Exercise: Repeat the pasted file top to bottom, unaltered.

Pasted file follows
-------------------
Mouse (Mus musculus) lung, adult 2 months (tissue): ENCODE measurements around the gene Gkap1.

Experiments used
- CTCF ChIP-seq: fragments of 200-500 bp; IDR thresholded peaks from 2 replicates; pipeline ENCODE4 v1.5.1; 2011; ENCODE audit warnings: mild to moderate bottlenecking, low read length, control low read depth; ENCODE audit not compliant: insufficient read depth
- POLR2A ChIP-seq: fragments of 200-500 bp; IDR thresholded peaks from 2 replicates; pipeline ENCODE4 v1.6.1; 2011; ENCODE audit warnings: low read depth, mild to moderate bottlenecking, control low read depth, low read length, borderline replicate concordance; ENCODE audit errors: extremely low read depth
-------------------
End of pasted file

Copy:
Mouse (Mus musculus) lung, adult 2 months (tissue): ENCODE measurements around the gene Gkap1.

Experiments used
- CTCF ChIP-seq: fragments of 200-500 bp; IDR thresholded peaks from 2 replicates; pipeline ENCODE4 v1.5.1; 2011; ENCODE audit warnings: mild to moderate bottlenecking, low read length, control low read depth; ENCODE audit not compliant: insufficient read depth
- POLR2A ChIP-seq: fragments of 200-500 bp; IDR thresholded peaks from 2 replicates; pipeline ENCODE4 v1.6.1; 2011; ENCODE audit warnings: low read depth, mild to moderate bottlenecking, control low read depth, low read length, borderline replicate concordance; ENCODE audit errors: extremely low read depth